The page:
THE NATURE OF DESIGN
‘We hated Bauhaus. It was a bad time in architecture. They just didn’t have any talent.
All they had were rules. Even for knives and forks they created rules. Picasso would never
have accepted rules. The house is like a machine? No! The mechanical is ugly. The rule is
the worst thing. You just want to break it.’
You have to admire an architect that can dis Mies van der Rohe et al so broadly and
with such conviction. Brazilian architect Oscar Niemeyer, atheist, communist, sensualist,
has been dubbed by one critic the master of modernist Baroque. His curvaceous
creations exploited the possibilities of concrete and the play of light and shadow on
their white surfaces. His inspiration sprung as much as anything from his surroundings.
He ‘deliberately disregarded the right angle and rationalist architecture,’ he said. ‘This
deliberate protest arose from the environment in which I lived, with its white beaches,
its huge mountains, its old baroque churches, and the beautiful suntanned women.’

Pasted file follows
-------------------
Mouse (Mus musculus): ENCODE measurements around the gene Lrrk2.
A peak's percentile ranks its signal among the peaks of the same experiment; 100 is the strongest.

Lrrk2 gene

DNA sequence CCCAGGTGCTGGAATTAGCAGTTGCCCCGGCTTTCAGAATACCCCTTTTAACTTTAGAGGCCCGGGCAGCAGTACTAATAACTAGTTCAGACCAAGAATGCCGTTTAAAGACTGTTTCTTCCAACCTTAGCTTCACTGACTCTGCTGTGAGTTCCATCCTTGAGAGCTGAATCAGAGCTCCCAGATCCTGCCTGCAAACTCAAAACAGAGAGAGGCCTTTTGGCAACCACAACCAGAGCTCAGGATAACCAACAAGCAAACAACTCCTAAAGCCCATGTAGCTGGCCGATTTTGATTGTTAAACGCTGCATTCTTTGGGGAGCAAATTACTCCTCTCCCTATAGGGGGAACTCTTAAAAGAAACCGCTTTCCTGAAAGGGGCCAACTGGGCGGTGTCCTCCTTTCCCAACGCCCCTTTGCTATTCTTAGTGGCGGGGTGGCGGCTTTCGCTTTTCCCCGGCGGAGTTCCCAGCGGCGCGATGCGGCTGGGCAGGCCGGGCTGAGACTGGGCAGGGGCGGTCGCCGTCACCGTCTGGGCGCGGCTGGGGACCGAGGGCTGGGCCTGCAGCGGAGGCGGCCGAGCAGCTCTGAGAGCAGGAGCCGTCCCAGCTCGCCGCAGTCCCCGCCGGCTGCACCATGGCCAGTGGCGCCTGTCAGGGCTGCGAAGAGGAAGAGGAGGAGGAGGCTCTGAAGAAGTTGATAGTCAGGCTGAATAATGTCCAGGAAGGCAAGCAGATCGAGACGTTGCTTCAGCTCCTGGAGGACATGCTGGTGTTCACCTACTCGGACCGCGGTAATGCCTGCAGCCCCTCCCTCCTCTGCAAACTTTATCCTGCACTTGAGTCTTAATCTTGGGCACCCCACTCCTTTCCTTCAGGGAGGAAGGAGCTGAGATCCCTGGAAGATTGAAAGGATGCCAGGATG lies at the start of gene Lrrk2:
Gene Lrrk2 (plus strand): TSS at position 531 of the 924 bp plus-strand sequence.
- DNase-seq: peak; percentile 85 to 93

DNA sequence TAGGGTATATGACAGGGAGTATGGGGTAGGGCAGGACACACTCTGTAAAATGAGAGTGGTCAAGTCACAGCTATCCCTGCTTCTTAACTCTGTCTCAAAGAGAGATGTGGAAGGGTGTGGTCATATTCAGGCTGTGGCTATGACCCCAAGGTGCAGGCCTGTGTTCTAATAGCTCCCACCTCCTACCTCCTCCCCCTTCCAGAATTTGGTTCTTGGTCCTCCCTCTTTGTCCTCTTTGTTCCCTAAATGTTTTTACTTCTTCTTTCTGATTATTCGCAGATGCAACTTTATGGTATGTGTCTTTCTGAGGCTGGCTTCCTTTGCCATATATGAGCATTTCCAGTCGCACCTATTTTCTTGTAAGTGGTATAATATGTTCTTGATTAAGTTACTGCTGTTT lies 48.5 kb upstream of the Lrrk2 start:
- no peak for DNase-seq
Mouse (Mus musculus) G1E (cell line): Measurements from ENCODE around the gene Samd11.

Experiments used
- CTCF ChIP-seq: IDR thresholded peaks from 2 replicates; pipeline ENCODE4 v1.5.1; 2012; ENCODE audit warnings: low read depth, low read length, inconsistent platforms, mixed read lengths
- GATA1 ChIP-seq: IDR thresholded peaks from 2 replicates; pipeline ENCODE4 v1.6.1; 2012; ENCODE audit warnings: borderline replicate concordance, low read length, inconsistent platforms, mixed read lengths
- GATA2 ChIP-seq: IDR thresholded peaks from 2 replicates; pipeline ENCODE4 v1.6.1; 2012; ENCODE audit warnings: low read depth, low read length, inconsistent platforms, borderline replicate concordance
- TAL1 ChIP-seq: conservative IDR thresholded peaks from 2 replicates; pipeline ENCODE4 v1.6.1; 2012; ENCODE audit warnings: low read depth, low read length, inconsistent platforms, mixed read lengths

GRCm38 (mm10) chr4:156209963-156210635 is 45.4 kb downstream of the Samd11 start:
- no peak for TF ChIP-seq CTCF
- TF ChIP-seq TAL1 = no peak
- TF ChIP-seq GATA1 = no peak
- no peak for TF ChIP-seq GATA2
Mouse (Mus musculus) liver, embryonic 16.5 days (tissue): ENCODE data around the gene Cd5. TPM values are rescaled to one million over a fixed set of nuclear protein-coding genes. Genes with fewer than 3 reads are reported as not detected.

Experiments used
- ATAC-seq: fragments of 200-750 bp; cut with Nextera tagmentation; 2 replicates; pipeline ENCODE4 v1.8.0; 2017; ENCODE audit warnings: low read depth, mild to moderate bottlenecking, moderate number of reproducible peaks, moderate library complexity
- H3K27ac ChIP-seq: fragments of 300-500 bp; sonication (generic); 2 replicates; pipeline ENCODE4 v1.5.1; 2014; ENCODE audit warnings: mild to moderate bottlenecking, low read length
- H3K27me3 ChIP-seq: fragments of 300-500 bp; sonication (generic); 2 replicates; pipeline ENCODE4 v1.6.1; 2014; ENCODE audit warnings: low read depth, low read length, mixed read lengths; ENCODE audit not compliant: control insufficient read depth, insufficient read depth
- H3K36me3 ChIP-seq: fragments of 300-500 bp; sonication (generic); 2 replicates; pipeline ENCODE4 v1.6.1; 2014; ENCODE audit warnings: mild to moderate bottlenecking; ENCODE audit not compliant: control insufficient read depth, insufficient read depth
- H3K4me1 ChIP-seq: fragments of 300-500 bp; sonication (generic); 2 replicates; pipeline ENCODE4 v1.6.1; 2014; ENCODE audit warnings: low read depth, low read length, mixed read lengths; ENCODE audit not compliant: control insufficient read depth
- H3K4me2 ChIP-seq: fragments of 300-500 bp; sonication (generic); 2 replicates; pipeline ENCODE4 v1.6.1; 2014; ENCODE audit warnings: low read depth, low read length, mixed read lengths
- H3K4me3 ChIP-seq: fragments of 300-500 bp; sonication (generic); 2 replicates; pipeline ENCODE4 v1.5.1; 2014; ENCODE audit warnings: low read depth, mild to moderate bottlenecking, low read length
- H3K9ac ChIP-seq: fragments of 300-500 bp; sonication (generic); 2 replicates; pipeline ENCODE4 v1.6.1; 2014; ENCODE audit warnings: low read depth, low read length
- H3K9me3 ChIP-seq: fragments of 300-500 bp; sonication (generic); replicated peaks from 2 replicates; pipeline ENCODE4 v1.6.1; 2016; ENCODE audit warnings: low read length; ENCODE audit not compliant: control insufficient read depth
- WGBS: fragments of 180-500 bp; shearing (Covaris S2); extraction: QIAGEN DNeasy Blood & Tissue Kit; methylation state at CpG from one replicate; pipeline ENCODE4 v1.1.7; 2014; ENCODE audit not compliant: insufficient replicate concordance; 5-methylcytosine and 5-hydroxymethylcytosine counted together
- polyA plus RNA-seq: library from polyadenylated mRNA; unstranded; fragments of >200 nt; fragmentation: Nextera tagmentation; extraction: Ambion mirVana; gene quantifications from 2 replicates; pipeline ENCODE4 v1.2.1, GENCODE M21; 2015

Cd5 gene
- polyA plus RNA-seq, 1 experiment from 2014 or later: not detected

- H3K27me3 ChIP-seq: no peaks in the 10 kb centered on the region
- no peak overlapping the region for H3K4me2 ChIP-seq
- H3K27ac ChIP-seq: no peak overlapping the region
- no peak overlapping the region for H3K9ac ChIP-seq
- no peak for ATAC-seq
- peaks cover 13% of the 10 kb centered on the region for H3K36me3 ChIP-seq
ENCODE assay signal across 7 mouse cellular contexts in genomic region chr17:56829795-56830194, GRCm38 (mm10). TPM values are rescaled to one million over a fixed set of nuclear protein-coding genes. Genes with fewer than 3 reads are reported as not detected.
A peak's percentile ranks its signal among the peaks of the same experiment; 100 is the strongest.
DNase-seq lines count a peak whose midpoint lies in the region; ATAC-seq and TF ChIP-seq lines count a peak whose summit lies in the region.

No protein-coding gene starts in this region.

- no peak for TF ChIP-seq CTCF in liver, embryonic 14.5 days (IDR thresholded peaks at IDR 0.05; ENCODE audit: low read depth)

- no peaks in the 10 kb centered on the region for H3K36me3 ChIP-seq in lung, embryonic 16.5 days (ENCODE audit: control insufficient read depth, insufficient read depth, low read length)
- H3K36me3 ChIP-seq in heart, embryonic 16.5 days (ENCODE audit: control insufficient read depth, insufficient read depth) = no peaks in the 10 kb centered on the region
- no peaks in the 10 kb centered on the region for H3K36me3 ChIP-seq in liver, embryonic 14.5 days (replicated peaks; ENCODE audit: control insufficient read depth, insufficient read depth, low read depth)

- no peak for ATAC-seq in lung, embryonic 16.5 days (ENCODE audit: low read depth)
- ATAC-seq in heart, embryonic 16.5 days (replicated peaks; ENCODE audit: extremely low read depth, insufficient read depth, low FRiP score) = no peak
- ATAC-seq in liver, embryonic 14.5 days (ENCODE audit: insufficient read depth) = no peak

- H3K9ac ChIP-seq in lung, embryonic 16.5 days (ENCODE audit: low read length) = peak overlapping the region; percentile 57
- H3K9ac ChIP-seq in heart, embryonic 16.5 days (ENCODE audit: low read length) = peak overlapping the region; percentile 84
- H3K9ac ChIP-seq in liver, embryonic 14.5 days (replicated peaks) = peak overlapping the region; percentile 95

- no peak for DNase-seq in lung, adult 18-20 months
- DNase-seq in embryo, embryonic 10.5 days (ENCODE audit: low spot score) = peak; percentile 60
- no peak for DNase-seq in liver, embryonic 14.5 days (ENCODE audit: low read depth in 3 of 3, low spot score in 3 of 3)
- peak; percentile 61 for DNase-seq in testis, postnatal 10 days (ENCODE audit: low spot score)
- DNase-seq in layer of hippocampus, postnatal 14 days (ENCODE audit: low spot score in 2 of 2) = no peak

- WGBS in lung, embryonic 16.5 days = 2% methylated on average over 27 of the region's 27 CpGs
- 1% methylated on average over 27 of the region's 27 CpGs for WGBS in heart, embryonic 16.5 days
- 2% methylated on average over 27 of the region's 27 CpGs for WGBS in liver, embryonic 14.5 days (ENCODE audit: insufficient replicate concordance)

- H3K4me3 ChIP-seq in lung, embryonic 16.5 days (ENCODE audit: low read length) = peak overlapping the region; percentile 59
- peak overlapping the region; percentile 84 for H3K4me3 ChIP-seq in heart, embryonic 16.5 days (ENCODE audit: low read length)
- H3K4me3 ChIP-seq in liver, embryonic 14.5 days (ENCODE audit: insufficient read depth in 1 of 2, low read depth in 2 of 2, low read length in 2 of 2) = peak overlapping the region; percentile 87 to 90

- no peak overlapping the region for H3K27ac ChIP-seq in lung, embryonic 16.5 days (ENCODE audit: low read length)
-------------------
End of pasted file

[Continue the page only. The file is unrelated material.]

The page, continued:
That relationship with the natural environment also manifests itself in the work of Hiroshi
Sambuichi, one of the two laureates of this year’s Daylight Award (the other being Greg
Ward, creator of Radiance daylight simulation software). In Sambuichi’s case it is about
the natural landscape and what he describes as ‘moving materials’, including daylight,
sunlight and moonlight, of the specific site he is designing for. He is painstaking in his
research, experimenting with physical models on site for up to two years. The aim is to
minimise the environmental impact of his design and to ensure that it endures.
‘I want visitors to sit and to feel the energyscape that is woven throughout Mount Misen
and the Seto region – the wind, water, sun, moon and terrain,’ he says of his observatory
built on the top of Mount Misen. ‘It reminds you what really matters in this world.’
Jill Entwistle, Editor
15 COMMENT LIGHTING MAGAZINE
ING LIGH T ING
We are fastidious in our checking but clearly not fastidious enough. While Motoko Ishii
(Vol 50 Issue 3) pioneered lighting design in Japan, she was not, as stated, the first female
lighting designer in the world. That honour goes to Lesley Wheel (b1929), co-founder and
past president of the International Lighting Designers Association, who first practised lighting
design in 1957, co-founded the firm Wheel-Garon in 1961( later, in 1977, Wheel-Gertsztoff),
and who died in 2004. Our thanks to those who pointed this out and who showed from their
comments that she is still held in great affection and high regard.
Could readers also note that Grimshaw’s Plexal Innovation Centre, featured on the
Moodboard pages of Vol 50 Issue 03, should have credited the lighting designer who created
the triangle design, Cundall Light4.